Posts Tagged ‘climate change’

AWSMP Staff Featured on New Podcast

Posted on: November 19th, 2021 by Tim Koch

AWSMP staffers Tim Koch and Aaron Bennett are featured in the recently released “Views From the Watershed” podcast. The podcast is a self-guided audio tour of the New York City West-of-Hudson Water Supply Watershed, and features many other notable Catskills names.

Tim is in Episode #11 titled “Un-Muddying the Waters.” Recorded at the Main Street bridge in Phoenicia, Tim discusses how a project designed to improve sediment transport was used to reduce flooding on Main Street in a flood prone village built on an alluvial fan. Other topics include turbidity, the importance of riparian buffers, and climate change.

Looking upstream at the rock vane installed on the Stony Clove Creek from the Main Street bridge in Phoenicia.

Aaron is featured in Episode 12, “Tough Choices.” From a vacant lot in Boiceville, Aaron discusses the hard decisions faced by flood prone communities in the Catskills, and all over the country. He explains why building flood walls and dredging streams are no longer practical, affordable, or sustainable solutions.

Extensive flooding in Boiceville following Tropical Storm Irene, August 2011.

The Views from the Watershed tour is where ever you get your podcasts, or from

Apple Music:

Climate Scientist James Hansen speaking locally next month

Posted on: January 9th, 2020 by Leslie_Zucker

Dr. James Hansen, Columbia University Climatologist will be speaking locally on February 6, 2020.

Dr. James Hansen, Columbia University Climatologist will be speaking locally on February 6, 2020.


Dr. James Hansen, Columbia University Climatologist and former Director of the NASA Goddard Institute for Space Studies, will be giving a talk about climate change with a focus on the Catskill Region next month. “Catskill Conversation  with James Hansen” will discuss the current climate emergency and be the inaugural event of the Youth Empowerment and Sustainability Summit (YESS) that will take place at the Ashokan Center. The talk will be given on Thursday, February 6 from 7:00pm – 9:30pm at Kingston High School located at 403 Broadway in Kingston, NY. Suggested donation is $10 for adults and $5 for children and students. The talk will be followed by a question and answer session.

Dr. Hansen was trained in physics and astronomy at the University of Iowa. His early research on the clouds of Venus helped identify their composition as sulfuric acid. Since the late 1970s, he has focused his research on the Earth’s climate, especially that of anthropogenic climate change. Dr. Hansen’s testimony before congressional committees in the 1980s helped raise awareness about climate change. Dr. Hansen was elected to the National Academy of Sciences in 1995 and was designated by Time Magazine as one of the 100 most influential people on Earth in 2006. He has received numerous awards including the Carl-Gustaf Rossby and Roger Revelle Research Medals, the Sophie Prize and the Blue Planet Prize.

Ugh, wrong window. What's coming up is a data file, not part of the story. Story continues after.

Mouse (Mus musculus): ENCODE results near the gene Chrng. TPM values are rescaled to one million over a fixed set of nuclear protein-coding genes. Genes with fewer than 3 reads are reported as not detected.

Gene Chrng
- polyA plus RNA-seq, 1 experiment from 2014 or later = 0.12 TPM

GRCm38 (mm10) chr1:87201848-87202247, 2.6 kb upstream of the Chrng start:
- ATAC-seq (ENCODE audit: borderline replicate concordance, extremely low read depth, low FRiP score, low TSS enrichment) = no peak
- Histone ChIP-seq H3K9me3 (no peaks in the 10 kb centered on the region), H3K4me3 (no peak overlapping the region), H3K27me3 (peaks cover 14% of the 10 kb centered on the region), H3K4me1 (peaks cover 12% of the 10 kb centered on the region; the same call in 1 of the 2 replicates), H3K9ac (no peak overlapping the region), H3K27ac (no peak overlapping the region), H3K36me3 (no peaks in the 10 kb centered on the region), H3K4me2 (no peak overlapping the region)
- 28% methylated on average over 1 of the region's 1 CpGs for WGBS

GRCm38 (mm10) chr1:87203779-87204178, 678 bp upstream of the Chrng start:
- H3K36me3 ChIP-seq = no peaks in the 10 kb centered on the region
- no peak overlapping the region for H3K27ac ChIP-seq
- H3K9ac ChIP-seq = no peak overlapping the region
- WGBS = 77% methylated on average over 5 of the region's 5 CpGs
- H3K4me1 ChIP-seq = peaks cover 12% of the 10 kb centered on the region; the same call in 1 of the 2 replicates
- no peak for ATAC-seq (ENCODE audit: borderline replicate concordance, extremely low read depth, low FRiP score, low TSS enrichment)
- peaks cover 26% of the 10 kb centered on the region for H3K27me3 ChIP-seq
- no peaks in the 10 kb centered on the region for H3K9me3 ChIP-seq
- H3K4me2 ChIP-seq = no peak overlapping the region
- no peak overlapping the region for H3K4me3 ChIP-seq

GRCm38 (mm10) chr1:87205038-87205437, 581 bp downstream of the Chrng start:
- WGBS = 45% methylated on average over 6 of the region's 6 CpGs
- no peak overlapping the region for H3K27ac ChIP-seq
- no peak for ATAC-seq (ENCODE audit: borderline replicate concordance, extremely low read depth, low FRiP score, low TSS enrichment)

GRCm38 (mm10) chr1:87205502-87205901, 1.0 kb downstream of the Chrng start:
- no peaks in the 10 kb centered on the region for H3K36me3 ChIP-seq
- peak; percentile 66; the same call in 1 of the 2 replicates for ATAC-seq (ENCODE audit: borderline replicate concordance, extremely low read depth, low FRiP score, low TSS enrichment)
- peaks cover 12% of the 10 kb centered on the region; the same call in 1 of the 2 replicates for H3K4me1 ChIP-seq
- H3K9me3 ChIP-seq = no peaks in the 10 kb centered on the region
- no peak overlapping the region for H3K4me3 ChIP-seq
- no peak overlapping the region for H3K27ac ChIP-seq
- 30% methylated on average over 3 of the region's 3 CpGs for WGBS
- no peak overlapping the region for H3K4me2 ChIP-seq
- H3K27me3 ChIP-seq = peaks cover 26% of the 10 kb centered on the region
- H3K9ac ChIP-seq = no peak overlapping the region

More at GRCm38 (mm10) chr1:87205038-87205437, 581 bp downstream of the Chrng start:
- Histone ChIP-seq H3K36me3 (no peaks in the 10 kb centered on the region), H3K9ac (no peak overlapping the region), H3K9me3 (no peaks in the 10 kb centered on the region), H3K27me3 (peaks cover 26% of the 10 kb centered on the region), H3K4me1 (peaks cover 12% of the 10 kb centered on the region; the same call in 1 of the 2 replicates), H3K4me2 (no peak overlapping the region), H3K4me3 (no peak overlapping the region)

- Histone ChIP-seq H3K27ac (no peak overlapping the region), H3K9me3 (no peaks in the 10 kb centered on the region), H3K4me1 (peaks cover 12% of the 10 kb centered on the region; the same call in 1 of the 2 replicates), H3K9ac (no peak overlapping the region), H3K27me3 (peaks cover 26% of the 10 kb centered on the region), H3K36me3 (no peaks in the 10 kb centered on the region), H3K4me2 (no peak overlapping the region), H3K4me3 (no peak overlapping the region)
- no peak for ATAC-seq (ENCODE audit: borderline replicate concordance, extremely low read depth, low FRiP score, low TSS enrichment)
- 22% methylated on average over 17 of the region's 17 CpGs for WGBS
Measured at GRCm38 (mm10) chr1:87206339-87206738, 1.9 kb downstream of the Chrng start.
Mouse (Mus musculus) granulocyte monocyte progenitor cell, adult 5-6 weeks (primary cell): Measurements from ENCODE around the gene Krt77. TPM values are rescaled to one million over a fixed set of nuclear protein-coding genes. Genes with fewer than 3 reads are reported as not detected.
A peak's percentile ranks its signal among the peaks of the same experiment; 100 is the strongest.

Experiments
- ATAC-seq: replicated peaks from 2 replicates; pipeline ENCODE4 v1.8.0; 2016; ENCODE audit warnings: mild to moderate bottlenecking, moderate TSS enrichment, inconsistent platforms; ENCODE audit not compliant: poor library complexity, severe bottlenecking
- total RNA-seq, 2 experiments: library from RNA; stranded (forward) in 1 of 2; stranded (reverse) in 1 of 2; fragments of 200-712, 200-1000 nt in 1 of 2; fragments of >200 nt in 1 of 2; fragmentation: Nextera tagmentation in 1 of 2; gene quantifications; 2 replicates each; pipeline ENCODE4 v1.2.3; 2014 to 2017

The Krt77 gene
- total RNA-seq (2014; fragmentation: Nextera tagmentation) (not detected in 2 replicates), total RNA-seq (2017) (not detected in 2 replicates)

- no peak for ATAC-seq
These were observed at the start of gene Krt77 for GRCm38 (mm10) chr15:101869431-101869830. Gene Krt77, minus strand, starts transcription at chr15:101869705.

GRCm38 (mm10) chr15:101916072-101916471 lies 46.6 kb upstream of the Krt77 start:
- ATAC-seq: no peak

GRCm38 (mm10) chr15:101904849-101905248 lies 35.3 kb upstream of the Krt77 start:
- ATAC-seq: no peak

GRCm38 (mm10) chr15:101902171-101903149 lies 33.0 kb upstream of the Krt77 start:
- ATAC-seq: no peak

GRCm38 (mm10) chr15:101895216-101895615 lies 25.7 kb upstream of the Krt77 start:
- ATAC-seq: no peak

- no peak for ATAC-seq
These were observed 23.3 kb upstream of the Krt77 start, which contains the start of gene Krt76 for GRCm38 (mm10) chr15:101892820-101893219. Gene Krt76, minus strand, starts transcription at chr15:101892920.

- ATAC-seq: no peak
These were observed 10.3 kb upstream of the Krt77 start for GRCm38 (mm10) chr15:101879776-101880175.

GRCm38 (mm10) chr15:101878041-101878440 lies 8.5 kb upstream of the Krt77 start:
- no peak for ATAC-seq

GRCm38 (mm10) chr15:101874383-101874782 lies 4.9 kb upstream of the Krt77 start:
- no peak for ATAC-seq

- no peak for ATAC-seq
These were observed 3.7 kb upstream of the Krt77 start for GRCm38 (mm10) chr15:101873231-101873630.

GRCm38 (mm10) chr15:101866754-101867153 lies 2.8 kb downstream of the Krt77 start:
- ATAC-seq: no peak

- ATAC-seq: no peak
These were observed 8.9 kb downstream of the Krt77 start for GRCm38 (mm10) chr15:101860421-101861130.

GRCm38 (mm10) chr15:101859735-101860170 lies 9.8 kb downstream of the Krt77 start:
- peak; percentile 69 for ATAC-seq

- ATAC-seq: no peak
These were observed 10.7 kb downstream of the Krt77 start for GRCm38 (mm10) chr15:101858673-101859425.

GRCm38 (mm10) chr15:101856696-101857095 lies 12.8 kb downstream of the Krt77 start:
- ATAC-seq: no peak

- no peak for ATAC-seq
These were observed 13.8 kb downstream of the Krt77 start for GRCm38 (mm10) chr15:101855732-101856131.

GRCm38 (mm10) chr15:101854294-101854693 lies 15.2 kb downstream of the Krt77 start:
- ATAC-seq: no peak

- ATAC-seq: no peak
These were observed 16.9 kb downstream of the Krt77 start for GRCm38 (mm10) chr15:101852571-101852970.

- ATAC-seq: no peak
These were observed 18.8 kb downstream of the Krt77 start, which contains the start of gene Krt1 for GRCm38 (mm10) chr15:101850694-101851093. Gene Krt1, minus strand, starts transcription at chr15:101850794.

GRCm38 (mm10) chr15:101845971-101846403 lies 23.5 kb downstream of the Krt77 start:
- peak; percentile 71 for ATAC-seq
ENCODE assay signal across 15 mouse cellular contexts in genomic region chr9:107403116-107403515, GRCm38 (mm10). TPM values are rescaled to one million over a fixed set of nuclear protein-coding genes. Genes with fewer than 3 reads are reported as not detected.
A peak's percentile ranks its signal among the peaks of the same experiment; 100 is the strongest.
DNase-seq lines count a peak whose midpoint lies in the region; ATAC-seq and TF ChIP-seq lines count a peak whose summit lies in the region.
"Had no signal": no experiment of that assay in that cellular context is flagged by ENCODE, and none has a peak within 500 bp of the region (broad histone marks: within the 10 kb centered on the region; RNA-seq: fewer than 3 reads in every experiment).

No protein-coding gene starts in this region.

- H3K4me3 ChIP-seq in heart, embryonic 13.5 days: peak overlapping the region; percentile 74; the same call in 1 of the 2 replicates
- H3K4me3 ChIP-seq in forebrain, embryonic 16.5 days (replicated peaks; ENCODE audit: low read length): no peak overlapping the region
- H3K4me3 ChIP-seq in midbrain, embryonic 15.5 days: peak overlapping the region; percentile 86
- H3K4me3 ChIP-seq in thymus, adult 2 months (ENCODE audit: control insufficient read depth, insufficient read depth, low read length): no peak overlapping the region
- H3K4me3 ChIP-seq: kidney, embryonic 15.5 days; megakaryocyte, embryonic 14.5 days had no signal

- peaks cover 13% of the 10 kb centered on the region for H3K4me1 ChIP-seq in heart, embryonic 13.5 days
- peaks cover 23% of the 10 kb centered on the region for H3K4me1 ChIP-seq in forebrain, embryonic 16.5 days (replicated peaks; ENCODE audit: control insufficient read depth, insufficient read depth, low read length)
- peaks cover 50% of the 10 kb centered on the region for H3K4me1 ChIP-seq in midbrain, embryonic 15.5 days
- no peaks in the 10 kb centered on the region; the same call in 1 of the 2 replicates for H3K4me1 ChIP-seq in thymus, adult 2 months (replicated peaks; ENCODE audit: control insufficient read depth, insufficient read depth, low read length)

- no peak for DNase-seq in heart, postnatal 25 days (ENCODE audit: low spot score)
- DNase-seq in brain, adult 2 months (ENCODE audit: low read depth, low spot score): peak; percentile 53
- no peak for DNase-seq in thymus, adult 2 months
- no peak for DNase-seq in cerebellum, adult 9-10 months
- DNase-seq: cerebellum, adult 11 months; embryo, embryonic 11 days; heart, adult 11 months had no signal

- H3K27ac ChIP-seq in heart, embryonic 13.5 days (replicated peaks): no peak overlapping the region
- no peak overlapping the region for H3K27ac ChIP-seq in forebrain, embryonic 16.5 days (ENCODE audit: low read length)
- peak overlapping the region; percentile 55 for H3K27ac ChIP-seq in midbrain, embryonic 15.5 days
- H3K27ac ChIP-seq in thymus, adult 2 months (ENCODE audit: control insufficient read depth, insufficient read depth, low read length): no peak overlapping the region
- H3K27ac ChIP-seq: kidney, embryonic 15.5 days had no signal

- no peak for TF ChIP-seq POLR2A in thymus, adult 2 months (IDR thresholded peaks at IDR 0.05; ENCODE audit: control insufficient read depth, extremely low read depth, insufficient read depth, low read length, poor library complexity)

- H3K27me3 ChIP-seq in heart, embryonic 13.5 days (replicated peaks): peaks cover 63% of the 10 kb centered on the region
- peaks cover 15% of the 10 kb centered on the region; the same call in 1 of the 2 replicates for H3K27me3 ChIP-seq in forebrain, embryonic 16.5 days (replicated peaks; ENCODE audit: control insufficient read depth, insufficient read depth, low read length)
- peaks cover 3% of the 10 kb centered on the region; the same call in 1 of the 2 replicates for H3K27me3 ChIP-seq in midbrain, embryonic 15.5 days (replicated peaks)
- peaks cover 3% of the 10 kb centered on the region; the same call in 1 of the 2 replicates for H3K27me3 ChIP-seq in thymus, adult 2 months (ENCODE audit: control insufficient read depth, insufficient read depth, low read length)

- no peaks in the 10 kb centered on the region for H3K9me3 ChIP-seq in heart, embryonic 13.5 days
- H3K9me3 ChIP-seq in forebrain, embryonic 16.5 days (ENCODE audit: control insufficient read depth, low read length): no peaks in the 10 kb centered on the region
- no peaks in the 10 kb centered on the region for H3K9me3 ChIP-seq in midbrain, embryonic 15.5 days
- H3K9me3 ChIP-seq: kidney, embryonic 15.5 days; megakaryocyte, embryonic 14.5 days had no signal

Climate change is affecting precipitation levels in the Catskills that in turn impact our streams. Climate change has been creating conditions that favor extreme weather events such as floods and prolonged droughts. All of which have a significant impacts on stream and riparian ecosystems.

Registration for the program can be accessed by clicking this link.

Dr. James Hansen testifying before Congress about Climate Change in 1988.

Dr. James Hansen testifying before Congress on the topic of Climate Change in 1988.

Public Comment Period Open for New Flood Risk Documents

Posted on: June 29th, 2018 by Leslie_Zucker

The New York State Department of Environmental Conservation (DEC) is now accepting public comment on two flood-risk management documents. The “State Flood Risk Management Guidance” document and the “Guidance for Smart Growth Public Infrastructure Assessment” document can be downloaded and reviewed by visiting the NYSDEC webpage dedicated to the Community Risk and Resiliency Act (CRRA). The deadline for public comments is August 20. Comments should be submitted by email to and include “CRRA Comments” in the subject line or by mailing written comments to DEC, Office of Climate Change, 625 Broadway, Albany, NY 12233-1030.

The guidance documents describe how sea-level rise and riverine flooding projections adopted by NYSDEC in 2017 should be incorporated into project design in specified facility-siting, permitting, and funding programs. The CRRA Act seeks to address issues related to climate change in New York State by adopting official sea-level rise projections; consider sea-level rise, storm surge and flooding for applicants of certain programs; implement smart growth public infrastructure policy; provide guidance on natural resiliency measures; and develop model local laws concerning climate risk.